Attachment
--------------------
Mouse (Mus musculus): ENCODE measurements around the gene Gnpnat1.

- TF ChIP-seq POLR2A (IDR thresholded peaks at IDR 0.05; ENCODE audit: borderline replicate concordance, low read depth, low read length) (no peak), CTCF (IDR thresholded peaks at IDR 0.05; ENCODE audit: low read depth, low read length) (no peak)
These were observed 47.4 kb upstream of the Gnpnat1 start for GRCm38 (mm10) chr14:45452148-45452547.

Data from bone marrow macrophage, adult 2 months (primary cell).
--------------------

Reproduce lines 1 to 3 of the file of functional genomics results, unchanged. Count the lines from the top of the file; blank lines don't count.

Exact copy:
Mouse (Mus musculus): ENCODE measurements around the gene Gnpnat1.

- TF ChIP-seq POLR2A (IDR thresholded peaks at IDR 0.05; ENCODE audit: borderline replicate concordance, low read depth, low read length) (no peak), CTCF (IDR thresholded peaks at IDR 0.05; ENCODE audit: low read depth, low read length) (no peak)
These were observed 47.4 kb upstream of the Gnpnat1 start for GRCm38 (mm10) chr14:45452148-45452547.